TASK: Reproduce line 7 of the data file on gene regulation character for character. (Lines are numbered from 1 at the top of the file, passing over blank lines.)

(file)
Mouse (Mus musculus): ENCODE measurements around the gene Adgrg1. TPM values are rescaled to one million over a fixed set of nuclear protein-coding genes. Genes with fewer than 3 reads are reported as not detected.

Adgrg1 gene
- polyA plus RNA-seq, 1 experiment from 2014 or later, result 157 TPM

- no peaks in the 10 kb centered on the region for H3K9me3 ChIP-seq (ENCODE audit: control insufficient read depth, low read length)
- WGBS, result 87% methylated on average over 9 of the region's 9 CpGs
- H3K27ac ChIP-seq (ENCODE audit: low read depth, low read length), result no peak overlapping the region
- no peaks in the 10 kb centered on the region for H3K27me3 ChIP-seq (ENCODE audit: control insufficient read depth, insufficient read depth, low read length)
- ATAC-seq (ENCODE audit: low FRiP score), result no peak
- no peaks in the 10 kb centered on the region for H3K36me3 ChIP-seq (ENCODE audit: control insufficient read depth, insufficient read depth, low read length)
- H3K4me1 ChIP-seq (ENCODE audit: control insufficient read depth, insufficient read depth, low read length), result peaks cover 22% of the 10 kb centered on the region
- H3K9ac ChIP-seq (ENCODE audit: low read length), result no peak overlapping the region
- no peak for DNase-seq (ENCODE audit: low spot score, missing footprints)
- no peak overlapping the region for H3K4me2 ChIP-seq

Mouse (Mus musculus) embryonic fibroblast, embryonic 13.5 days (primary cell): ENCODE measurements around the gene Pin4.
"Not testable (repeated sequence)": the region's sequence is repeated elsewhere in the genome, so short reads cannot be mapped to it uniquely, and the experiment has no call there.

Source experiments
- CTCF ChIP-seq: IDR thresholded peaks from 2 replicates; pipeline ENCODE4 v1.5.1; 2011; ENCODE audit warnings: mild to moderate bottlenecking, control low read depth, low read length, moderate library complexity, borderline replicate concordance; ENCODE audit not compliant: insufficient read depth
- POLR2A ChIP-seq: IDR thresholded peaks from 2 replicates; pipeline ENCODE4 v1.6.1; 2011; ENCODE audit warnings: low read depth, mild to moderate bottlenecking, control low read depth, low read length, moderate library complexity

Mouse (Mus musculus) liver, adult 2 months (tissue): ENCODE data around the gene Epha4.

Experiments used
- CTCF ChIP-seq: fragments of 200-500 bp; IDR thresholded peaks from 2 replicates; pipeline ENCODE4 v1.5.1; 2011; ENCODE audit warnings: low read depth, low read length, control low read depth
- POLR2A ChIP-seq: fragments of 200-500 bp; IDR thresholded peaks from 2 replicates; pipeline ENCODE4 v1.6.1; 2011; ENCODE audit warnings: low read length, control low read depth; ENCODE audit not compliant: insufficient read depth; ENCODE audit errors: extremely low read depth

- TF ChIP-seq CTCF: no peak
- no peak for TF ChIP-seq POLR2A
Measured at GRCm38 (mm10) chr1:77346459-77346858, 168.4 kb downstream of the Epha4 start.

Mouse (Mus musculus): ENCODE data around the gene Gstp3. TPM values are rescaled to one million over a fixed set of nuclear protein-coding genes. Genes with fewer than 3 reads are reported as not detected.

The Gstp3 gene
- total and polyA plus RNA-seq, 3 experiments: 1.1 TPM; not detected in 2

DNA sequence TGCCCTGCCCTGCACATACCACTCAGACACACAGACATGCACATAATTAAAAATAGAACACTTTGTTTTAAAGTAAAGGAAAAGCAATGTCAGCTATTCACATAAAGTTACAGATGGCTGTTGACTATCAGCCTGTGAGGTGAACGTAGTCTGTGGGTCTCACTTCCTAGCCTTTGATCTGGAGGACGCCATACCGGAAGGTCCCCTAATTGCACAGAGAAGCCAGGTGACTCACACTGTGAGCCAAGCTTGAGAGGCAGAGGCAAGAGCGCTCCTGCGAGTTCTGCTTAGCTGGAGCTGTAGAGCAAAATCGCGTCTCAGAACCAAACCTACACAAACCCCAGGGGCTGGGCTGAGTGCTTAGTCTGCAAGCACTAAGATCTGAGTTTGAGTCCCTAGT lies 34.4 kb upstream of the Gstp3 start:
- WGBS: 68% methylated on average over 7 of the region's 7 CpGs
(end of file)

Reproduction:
- no peaks in the 10 kb centered on the region for H3K27me3 ChIP-seq (ENCODE audit: control insufficient read depth, insufficient read depth, low read length)